But for Brexit, it is likely that when it comes to vaccination, the UK would be performing as horribly as the rest of Europe.

          • Claire Berlinski | January 24, 2021 at 11:24 am |

            Yes, and that alone is sufficient to justify Brexit, but the larger picture is comprehensive Western failure–and Britain has done only marginally better. The ramifications of this just don’t seem to be dawning on people.

            Martin Jacques is a lifelong communist who is now almost an unofficial spokesman for the CCP. He’s also a very intelligent and serious scholar. What he says in this video is correct: https://www.youtube.com/watch?v=OoBTenUxUWY&feature=youtu.be

            2020 was a watershed year and a test of liberal democracy’s ability to cope with a massive and unforeseen crisis. Liberal democracy failed. I don’t quite understand why Westerners don’t grasp the significance of this. Brexit v. Remain is a trivial debate; the debate is now liberal democracy versus socialism with Chinese characteristics. The West’s failure has been to liberal democracy what Chernobyl was to Soviet communism–only vastly, vastly more damaging and consequential.

          • Claire Berlinski | January 24, 2021 at 11:33 am |

            Another video from Jacques: https://www.youtube.com/watch?v=K6ptkgaFEFU. It makes no sense for any Western country to compare itself to another Western country; what’s been challenged by the pandemic is the idea of individual rights and limited government. It’s not just China that has excelled: Most of East Asia has done just as well. So this doesn’t vindicate Chinese-style authoritarianism. But something is clearly totally dysfunctional in Western society: “Individual rights” have come to be understood as a suicide pact.

          • If you think that alone justifies Brexit your an idiot. Anyways the actual death rate from Covid-19 is still much higher in the UK than in the rest of the EU except perhaps Sweden. What really bothers from the perspective of someone like myself who is 37 is there is this huge clique of people(What I call the 1989 generation) starting in the early 50’s like Claire and I suspect like WigWam who pray every night at the alter of Margaret Thatcher who in my opinion as history has shown was a total loser as Donald Trump would say. Thatcher in fact it turned out didn’t want the Berlin Wall to come when push came to shove and in fact was incandescent with rage at Reagan’s Brandenberg Gate “Tear Down this Wall” speech in front of Helmut Kohl. This was all covered up by the smooth Oxford and Cambridge trained civil servants that were horrified that America and Reagan/Bush would find out and shred there most beloved UK-US special relationship.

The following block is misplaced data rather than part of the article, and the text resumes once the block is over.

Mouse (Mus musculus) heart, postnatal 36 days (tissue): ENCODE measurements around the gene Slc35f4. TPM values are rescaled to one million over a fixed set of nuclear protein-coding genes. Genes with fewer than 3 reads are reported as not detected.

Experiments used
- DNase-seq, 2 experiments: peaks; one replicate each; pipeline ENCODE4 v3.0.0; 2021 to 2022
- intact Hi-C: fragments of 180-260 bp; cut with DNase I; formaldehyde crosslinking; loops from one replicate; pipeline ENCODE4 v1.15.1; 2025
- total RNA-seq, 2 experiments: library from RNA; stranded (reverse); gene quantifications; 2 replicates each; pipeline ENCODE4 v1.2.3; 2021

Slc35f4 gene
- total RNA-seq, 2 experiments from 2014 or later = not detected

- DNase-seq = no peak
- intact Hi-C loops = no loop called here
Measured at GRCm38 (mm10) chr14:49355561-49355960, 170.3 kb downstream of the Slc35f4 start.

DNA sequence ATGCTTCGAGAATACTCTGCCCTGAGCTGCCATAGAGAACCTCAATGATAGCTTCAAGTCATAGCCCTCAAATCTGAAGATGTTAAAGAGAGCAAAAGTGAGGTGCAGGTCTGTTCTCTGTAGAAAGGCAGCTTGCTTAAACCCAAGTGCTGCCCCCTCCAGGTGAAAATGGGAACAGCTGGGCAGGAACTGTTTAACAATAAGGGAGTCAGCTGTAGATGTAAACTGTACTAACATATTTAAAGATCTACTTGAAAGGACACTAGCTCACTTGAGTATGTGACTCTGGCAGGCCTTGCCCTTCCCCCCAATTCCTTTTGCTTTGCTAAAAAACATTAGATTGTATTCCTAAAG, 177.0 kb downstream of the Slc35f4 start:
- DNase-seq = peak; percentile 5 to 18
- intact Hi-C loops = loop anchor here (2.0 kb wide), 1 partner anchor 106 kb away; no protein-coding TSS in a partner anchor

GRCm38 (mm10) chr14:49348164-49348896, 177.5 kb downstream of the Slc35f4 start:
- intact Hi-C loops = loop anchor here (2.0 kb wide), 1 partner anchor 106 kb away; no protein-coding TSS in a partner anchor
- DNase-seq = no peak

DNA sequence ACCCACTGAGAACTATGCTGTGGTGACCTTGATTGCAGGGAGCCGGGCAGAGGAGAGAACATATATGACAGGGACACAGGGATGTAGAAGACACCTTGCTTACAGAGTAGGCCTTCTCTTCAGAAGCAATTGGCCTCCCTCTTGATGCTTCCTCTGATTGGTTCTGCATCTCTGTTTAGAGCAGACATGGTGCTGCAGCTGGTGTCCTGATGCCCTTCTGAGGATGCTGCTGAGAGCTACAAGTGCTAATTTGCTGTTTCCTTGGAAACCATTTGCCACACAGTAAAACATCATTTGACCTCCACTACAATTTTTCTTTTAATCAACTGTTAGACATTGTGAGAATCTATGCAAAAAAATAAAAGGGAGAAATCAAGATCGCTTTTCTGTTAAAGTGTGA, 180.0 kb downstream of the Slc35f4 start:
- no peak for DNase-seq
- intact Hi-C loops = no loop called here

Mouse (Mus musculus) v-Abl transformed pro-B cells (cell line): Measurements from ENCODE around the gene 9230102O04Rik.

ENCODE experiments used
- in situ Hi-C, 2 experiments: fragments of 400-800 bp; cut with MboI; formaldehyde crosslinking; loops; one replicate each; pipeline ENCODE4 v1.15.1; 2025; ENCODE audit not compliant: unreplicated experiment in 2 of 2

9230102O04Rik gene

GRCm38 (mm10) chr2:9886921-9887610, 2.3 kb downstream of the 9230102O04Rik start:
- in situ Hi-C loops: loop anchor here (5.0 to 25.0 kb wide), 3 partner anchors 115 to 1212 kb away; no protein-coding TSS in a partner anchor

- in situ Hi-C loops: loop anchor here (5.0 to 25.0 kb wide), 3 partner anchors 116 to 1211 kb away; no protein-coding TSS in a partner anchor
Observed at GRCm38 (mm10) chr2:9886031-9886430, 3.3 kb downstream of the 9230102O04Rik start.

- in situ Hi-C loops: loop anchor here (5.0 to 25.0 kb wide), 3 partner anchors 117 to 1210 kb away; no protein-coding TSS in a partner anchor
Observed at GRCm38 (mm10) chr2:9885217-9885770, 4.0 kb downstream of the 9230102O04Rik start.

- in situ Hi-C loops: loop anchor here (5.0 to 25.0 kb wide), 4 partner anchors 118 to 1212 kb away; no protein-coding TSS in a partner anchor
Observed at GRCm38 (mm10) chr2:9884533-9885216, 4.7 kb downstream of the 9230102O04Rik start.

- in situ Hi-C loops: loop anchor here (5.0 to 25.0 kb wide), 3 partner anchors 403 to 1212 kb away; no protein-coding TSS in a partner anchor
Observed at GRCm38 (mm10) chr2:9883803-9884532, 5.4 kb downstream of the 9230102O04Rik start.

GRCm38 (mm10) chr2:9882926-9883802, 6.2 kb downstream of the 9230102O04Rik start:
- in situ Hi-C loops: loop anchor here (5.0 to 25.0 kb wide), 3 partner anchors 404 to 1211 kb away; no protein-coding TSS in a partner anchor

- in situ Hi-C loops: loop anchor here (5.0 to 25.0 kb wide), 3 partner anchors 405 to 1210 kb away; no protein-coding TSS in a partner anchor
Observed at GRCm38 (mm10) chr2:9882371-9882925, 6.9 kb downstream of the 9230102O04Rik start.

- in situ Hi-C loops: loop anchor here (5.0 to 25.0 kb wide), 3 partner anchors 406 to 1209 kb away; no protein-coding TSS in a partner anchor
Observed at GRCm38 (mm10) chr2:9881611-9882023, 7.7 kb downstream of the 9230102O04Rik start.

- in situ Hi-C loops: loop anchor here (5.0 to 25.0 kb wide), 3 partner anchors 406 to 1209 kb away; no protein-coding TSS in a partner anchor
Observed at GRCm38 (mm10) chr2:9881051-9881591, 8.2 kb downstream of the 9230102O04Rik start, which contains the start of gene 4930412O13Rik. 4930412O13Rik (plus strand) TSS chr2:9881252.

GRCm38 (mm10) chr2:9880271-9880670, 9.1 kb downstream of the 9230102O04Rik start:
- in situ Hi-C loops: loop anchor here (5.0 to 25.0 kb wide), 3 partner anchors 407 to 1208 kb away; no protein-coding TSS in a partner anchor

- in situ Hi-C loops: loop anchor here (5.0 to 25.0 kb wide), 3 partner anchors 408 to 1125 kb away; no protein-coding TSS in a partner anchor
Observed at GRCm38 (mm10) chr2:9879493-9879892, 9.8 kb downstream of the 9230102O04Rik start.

What is really funny is that for all of Thatcher’s “success” in turning around the British economy after 1979 that Claire describes in her biography of Thatcher she and Great Britain were in no position to offer a competing financial arrangement to what Helmut Kohl and the FRG where offering to Gorbachev and the USSR to carry out Glasnost(Nor was btw the HW Bush’s US but you could at least say Britain that was supposed to be “back” as a major European power under Thatcher would have at least taken up some interest).

            What Thatcher I would give credit for understanding is a lot of people including herself after 1945 had as PBS’ Commanding Height’s documentary pointed out little interest in the FRG’s post 1945 economic miracle(The Nazi’s would always by the Nazi’s) so instead after 1979 Thatcher came up with her own economic miracle that was far less consequential than Erhard’s in late 1940s Germany. In fact without Erhard the entire “West” may have also gone irrevocably toward a “mixed” economic model after 1945. Yet to this day far more people are interested in buying books about Thatcher than Ludwig Erhard.

            The line about no one wanting to model themselves on West Germany comes at 3:50 in the video below.


          • And again in the 1970s the West might again have gone irrevocably towards a “mixed model” again of universal price and wage controls except in the FRG Helmut Schmidt a SPD Chancellor stuck to Erhard’s ideological opposition to price control and let energy prices in W Germany dictated by market conditions climb until they eventually “peaked” in the late 1970s leading I would argue indirectly to the Reagan/Thatcher economic booms in the US and UK whereas if the West stuck to a Carter/Callahan system of price controls we could still be stuck in price controls and rationing to this day. That is Schmidt’s legacy not Thatcher’s.

          • Something else I want to add is the UK is currently at a record of 18 deaths per million people and increasing right now. This is WAY above the death rates in other major countries like the US, Canada, and Germany.

          • Claire Berlinski | January 25, 2021 at 6:52 am |

            Yes. And no one is drawing the conclusions they should from this; to wit, that the new mutation is even more lethal. Unless the pace of vaccination massively steps up–*and* strict confinement measures enacted, *now*–exactly the same thing will happen, within weeks, on the Continent and in the US. And neither of those things will happen until it’s too late.